On Sunday 5th June 2017, 6 of us met in downtown Nairobi for the first ever Street Wisdom in Kenya (possibly even Africa??).
As it wasn’t possible to attend a Street Wisdom event first before running one (for the simple reason there aren’t any going on here!), I had to dive right in, read up about it and then go for it.
I live in the Nairobi suburbs and almost never go to central Nairobi as it’s just so hectic (and not know for being the safest city on earth)*. We met at an old Italian Restaurant called Trattoria and did all our walks from that point.
Well, it was just brilliant, on so many levels. We engaged with the streets of Kenya’s capital city in a way we agreed we had never done before, slowed down, connected to one another in a new way and had an utterly unique, enriching experience.
At the end, we met for a beer back at Trattoria and discussed our experiences. All of us felt really energised and amazed at what we had been through. Some example questions:
✪ How can I learn how to sleep naturally again? ✪ Now that I’ve given up my job, how can I best use my time over the coming month?
We said we would all definitely do it again and, in fact, can’t wait to! Thank you Street Wisdom ❤️
Chief, Tonya, Kip & Andy at Trattoria for our ‘sharing’ experience
*Something I found quite difficult was the number of street kids who came up to me whilst I was walking. It was a good exercise though for me to expend less energy on trying to walk away from them and be more open minded and compassionate to what I was witnessing.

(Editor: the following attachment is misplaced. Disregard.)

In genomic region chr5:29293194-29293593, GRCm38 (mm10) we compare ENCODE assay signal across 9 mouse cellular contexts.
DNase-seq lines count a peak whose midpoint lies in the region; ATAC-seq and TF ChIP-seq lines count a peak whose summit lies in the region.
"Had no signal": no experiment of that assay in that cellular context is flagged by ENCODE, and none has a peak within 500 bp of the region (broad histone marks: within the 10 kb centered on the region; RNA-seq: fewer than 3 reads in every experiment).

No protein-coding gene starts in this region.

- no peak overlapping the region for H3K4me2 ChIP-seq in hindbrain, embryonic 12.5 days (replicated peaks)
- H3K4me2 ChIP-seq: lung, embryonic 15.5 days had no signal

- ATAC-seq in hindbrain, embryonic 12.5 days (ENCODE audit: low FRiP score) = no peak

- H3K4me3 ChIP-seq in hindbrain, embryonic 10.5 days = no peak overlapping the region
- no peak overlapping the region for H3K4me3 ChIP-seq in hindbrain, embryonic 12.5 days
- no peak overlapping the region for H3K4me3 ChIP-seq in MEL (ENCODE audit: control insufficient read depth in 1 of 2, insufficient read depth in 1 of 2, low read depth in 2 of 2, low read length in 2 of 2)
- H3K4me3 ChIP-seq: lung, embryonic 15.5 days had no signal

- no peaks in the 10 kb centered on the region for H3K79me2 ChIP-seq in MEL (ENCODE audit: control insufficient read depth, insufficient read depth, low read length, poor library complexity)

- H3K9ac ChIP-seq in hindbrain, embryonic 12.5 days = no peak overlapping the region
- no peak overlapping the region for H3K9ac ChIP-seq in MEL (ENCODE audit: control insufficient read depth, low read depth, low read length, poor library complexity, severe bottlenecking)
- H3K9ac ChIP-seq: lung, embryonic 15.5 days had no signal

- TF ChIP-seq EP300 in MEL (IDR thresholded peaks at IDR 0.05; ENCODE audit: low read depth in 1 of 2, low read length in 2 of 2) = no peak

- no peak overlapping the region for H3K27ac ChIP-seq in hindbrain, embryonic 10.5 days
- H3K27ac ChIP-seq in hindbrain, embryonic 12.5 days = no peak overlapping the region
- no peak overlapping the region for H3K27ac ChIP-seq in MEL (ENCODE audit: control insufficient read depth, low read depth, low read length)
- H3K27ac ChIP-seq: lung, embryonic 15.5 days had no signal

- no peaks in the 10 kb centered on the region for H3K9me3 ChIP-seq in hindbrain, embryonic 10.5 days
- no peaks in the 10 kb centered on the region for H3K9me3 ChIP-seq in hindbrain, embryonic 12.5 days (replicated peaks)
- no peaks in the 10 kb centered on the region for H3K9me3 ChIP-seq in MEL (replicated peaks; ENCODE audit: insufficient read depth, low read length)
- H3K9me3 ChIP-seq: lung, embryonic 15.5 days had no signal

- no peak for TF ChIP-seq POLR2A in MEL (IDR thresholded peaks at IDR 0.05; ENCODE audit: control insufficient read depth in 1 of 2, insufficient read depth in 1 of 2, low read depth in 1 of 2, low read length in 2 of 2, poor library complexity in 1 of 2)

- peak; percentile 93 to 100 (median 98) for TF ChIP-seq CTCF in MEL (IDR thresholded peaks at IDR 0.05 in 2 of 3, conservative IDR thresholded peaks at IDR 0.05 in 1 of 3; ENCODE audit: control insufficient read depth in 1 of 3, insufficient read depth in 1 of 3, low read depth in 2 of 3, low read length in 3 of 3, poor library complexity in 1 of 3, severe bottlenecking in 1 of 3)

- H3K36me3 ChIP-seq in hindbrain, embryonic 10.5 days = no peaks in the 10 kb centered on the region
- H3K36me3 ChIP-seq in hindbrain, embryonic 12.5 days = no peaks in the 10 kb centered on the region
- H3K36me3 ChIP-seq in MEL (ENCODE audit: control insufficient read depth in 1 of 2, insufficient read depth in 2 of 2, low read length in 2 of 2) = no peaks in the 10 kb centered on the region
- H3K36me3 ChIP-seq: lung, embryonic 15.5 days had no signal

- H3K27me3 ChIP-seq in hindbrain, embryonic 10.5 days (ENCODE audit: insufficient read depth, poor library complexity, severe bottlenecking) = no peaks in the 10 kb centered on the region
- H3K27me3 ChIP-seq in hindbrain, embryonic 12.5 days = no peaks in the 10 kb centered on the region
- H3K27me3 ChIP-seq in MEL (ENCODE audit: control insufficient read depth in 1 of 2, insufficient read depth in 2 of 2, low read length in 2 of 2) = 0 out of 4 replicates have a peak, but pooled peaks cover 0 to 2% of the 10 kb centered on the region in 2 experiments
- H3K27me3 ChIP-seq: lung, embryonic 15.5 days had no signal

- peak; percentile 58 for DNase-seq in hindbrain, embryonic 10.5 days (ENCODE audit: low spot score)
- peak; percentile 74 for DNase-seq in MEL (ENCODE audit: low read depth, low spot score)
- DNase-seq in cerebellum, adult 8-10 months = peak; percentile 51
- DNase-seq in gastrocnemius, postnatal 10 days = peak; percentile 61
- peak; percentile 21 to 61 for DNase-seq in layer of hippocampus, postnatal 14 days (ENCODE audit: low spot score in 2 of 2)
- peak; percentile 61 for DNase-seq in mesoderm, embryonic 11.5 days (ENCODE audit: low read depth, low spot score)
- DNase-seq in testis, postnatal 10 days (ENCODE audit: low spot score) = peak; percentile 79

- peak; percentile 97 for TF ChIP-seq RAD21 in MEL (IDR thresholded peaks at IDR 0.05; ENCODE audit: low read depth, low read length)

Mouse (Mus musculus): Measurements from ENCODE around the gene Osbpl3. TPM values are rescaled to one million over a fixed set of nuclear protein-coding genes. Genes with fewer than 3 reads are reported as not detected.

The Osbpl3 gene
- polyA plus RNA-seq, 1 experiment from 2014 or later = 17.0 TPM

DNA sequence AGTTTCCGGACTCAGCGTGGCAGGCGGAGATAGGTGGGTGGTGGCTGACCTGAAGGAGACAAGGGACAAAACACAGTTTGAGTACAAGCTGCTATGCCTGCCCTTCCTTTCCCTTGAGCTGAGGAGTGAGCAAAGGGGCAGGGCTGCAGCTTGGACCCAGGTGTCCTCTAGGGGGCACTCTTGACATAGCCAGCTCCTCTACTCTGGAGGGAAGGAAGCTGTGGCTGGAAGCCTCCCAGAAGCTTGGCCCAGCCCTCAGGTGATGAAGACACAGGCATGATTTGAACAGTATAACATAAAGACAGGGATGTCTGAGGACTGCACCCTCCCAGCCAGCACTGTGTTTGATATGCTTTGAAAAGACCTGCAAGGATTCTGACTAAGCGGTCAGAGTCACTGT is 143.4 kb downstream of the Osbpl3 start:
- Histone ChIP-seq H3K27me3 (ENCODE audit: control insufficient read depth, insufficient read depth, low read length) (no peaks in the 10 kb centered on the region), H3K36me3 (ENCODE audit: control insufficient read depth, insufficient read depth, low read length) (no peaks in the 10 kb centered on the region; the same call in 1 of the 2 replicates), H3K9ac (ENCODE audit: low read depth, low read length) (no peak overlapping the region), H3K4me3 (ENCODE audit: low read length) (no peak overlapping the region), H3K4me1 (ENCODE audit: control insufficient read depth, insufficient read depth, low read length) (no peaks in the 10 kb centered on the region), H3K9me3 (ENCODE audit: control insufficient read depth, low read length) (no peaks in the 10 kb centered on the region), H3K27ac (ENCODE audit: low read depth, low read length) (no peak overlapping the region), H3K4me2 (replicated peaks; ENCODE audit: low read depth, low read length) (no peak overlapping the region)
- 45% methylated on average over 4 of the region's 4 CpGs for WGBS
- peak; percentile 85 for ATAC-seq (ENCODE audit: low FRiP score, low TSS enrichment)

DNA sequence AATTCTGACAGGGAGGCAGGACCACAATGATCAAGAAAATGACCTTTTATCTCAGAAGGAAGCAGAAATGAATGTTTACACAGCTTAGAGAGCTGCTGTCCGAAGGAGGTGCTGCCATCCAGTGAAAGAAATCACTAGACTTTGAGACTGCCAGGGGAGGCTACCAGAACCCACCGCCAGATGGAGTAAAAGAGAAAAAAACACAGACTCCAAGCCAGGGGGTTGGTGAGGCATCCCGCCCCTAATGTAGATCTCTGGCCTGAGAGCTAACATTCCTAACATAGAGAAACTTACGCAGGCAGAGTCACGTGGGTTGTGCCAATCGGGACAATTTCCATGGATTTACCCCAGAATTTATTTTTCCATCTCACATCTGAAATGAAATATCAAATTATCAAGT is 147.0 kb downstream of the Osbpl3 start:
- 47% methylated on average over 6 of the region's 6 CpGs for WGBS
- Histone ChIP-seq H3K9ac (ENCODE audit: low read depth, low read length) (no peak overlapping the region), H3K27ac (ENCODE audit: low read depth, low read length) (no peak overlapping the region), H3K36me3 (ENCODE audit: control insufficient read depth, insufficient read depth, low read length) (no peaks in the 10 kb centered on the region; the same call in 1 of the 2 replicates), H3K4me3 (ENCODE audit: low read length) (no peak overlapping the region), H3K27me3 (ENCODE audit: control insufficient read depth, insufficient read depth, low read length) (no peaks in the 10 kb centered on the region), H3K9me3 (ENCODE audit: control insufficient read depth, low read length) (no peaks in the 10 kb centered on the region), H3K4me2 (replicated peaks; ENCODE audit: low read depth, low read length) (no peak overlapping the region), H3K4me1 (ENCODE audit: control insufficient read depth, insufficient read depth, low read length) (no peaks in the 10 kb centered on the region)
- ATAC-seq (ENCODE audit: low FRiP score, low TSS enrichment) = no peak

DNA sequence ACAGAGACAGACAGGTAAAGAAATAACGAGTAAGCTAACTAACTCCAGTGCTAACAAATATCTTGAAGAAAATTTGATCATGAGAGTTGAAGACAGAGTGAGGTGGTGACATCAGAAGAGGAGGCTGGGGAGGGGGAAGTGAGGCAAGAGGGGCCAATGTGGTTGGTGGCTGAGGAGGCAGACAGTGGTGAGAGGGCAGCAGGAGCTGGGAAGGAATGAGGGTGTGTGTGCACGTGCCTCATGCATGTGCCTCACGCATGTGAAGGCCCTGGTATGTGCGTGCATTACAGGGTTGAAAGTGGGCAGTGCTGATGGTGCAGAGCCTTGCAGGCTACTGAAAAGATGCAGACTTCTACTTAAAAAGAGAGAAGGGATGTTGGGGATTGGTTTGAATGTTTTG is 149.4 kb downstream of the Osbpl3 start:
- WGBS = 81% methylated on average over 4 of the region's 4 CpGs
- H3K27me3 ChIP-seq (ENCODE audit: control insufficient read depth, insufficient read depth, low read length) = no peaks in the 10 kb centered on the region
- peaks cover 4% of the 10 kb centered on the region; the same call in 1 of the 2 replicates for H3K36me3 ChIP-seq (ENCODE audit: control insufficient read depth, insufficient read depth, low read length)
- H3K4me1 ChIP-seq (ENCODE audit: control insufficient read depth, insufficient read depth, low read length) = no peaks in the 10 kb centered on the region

“I was absolutely fascinated by the answers the streets had. The streets that I am always on, through this exercise suddenly became alive. I asked a question about my work regarding what it was that I should not compromise. The answers were glaringly clear. Everything was speaking the same message to me. I would recommend this to anybody and will definitely be using the techniques learnt again and again.” Antonia
“My take out was that we are mostly too busy to take note of our immediate environment, even when things are (and have been) right there in our face. It was a brilliant exercise in contemplation and indeed powerful.
Nairobi “revealed” an obelisk; a I and II world war memorial monument to East African veterans, it stands on a street I have walked and passed many times before and never seen. It was also revealing in the “love” walk to note that I am very much a contributor to the City’s vibe. It made me feel an appreciation for myself. Lastly when I asked the streets how I could have more fun in my life, I immediately got the response that I could tap in to anonymity a feeling and personal sense I often don’t have or associate with. This possibly means, I’m a little caught up with my egotistical side that perhaps is inclined to perform and not simply be.
Many, many thanks for this exercise, it was much more powerful than I could have possibly imagined.” Ruby